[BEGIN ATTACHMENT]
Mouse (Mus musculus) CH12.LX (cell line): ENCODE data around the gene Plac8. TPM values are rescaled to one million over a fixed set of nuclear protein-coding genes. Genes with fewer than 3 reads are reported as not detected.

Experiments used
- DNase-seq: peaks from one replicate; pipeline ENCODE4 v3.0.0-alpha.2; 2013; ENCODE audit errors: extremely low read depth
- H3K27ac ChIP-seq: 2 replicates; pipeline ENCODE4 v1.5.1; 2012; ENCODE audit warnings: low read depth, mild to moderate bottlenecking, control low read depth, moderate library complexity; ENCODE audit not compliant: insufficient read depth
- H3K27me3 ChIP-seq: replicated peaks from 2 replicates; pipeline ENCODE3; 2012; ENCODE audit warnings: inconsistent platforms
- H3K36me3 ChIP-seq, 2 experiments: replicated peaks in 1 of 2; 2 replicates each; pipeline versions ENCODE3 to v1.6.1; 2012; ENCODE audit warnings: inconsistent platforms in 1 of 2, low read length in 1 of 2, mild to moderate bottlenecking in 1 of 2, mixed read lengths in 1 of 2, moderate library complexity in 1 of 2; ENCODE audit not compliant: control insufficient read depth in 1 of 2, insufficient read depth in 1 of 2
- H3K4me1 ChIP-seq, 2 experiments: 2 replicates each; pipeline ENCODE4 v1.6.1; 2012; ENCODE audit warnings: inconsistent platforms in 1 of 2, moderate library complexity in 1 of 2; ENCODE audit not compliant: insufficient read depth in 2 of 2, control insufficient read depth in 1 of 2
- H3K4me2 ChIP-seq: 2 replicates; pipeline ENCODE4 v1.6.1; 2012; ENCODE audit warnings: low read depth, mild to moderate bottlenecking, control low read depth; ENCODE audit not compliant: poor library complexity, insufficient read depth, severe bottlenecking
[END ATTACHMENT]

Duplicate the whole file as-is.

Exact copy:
Mouse (Mus musculus) CH12.LX (cell line): ENCODE data around the gene Plac8. TPM values are rescaled to one million over a fixed set of nuclear protein-coding genes. Genes with fewer than 3 reads are reported as not detected.

Experiments used
- DNase-seq: peaks from one replicate; pipeline ENCODE4 v3.0.0-alpha.2; 2013; ENCODE audit errors: extremely low read depth
- H3K27ac ChIP-seq: 2 replicates; pipeline ENCODE4 v1.5.1; 2012; ENCODE audit warnings: low read depth, mild to moderate bottlenecking, control low read depth, moderate library complexity; ENCODE audit not compliant: insufficient read depth
- H3K27me3 ChIP-seq: replicated peaks from 2 replicates; pipeline ENCODE3; 2012; ENCODE audit warnings: inconsistent platforms
- H3K36me3 ChIP-seq, 2 experiments: replicated peaks in 1 of 2; 2 replicates each; pipeline versions ENCODE3 to v1.6.1; 2012; ENCODE audit warnings: inconsistent platforms in 1 of 2, low read length in 1 of 2, mild to moderate bottlenecking in 1 of 2, mixed read lengths in 1 of 2, moderate library complexity in 1 of 2; ENCODE audit not compliant: control insufficient read depth in 1 of 2, insufficient read depth in 1 of 2
- H3K4me1 ChIP-seq, 2 experiments: 2 replicates each; pipeline ENCODE4 v1.6.1; 2012; ENCODE audit warnings: inconsistent platforms in 1 of 2, moderate library complexity in 1 of 2; ENCODE audit not compliant: insufficient read depth in 2 of 2, control insufficient read depth in 1 of 2
- H3K4me2 ChIP-seq: 2 replicates; pipeline ENCODE4 v1.6.1; 2012; ENCODE audit warnings: low read depth, mild to moderate bottlenecking, control low read depth; ENCODE audit not compliant: poor library complexity, insufficient read depth, severe bottlenecking